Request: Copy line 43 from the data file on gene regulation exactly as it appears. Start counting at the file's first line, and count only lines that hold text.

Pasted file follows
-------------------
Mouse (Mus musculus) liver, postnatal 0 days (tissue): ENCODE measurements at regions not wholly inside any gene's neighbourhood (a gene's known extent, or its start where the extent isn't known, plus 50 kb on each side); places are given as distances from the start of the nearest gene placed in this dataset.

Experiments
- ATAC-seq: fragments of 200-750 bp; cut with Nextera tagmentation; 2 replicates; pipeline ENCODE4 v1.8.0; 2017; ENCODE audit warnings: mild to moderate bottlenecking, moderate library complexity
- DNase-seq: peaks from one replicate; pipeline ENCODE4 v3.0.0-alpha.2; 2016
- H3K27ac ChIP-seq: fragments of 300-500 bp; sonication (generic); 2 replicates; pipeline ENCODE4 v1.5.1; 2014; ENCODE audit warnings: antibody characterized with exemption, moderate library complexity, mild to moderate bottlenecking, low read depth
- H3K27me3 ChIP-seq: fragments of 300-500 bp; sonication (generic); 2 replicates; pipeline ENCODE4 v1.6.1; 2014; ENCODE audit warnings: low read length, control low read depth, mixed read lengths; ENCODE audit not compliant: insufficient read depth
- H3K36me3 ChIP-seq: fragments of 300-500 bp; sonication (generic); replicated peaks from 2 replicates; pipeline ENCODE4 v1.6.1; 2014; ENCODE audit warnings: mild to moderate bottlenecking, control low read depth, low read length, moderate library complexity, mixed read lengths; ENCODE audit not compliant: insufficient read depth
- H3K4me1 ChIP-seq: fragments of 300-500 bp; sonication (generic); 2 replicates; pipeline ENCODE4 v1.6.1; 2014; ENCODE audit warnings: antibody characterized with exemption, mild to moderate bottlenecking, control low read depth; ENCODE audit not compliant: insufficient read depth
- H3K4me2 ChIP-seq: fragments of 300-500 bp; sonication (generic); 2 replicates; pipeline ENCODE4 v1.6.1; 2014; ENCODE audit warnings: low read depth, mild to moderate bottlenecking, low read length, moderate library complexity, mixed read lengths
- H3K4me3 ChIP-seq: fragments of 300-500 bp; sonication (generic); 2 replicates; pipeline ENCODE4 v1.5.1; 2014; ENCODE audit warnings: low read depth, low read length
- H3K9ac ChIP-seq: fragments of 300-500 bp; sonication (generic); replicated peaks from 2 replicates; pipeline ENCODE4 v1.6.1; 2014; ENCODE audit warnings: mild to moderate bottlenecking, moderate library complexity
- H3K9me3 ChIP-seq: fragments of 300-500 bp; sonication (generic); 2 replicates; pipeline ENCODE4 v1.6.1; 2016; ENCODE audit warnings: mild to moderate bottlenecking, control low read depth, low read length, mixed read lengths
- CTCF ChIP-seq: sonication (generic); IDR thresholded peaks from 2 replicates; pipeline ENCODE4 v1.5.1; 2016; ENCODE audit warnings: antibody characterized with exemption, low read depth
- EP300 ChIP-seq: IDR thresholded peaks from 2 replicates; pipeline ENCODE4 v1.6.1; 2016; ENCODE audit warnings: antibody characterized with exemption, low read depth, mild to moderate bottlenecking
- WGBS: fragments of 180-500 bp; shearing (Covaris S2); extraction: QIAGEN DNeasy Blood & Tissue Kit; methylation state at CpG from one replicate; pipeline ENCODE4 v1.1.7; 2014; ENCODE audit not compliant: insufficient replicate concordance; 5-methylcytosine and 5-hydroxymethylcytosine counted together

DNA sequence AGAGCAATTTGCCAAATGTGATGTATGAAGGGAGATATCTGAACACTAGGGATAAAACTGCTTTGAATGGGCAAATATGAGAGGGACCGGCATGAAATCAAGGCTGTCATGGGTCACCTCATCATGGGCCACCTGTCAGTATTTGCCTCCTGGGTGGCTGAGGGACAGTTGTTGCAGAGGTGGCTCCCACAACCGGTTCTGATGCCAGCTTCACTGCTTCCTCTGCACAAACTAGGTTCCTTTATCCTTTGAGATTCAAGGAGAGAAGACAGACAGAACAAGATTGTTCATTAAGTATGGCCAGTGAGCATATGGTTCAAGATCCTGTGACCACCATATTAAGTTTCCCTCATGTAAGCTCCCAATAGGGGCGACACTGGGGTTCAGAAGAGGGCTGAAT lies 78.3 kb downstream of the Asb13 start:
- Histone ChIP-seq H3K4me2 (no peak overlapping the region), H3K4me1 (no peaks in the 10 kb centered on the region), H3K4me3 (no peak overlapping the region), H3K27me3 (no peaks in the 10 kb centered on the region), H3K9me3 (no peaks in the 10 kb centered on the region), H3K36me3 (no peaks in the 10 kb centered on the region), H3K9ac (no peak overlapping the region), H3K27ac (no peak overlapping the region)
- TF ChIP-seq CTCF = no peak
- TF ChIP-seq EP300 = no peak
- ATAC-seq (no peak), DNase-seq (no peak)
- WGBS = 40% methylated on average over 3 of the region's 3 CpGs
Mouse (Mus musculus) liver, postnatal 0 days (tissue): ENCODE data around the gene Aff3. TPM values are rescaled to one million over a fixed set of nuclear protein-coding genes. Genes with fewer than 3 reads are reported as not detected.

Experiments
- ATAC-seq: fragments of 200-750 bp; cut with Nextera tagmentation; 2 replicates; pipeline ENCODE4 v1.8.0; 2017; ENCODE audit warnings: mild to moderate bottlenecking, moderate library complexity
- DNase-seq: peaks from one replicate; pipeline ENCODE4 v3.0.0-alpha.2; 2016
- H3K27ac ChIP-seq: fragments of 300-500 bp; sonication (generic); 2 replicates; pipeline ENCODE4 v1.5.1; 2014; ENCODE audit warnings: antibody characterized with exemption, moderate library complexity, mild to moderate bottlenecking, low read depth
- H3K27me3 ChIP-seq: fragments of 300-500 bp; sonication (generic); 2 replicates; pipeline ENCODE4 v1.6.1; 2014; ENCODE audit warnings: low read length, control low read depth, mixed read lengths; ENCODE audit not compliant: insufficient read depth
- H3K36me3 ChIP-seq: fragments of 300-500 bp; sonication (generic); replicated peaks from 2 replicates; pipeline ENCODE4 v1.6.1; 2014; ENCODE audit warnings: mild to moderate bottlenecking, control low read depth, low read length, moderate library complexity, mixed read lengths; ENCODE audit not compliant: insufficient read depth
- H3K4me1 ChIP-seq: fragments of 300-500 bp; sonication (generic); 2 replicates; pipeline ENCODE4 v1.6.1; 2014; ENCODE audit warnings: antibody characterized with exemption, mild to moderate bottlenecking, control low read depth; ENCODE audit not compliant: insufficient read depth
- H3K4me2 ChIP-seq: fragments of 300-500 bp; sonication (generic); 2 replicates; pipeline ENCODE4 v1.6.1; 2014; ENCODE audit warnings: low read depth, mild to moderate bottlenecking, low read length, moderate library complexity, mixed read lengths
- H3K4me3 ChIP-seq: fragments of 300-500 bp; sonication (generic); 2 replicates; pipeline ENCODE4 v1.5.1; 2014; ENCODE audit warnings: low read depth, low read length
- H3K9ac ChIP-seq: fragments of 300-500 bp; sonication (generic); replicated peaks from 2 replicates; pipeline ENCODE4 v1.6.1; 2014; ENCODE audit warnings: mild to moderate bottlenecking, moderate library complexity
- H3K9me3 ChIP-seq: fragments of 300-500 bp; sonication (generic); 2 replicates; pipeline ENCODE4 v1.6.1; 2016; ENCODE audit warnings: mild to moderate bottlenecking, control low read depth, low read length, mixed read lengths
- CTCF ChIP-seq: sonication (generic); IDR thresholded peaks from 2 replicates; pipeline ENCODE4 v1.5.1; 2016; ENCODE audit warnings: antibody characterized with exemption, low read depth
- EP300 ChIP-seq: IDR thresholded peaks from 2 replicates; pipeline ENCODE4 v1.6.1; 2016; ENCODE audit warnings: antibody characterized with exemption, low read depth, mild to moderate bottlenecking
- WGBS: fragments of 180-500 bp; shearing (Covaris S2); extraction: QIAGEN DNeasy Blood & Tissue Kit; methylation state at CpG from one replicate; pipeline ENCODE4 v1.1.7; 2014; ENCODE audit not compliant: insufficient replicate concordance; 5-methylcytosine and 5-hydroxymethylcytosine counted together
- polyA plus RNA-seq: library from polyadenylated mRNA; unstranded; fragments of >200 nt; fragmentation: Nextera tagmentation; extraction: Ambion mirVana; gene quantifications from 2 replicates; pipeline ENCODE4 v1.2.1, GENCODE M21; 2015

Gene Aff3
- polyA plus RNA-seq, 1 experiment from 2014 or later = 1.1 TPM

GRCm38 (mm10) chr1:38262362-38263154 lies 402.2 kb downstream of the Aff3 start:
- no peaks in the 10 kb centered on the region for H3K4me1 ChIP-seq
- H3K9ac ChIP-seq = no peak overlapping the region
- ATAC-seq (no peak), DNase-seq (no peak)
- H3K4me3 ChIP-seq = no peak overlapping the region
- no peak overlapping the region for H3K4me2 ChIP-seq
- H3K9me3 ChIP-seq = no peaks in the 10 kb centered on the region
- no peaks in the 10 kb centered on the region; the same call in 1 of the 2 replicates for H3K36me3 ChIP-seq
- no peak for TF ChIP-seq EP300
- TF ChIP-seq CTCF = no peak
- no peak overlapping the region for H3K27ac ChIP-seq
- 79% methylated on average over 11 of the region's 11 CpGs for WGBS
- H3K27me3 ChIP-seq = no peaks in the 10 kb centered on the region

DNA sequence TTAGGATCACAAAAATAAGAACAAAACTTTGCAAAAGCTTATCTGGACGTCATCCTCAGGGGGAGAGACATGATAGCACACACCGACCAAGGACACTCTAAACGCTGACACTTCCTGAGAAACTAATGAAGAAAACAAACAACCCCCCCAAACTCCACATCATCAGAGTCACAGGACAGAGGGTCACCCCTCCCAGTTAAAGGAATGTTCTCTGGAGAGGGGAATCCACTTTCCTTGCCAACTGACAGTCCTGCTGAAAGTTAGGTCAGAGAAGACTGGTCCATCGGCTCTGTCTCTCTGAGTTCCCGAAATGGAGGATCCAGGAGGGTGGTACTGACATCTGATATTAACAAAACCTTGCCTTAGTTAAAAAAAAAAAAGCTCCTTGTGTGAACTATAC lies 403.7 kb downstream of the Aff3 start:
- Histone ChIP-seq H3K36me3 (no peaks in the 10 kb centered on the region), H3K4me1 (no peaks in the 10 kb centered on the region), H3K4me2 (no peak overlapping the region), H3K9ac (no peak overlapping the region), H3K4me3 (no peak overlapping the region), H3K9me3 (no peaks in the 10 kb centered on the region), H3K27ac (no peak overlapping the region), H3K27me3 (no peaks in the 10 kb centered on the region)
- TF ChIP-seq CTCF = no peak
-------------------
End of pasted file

- ATAC-seq (no peak), DNase-seq (no peak)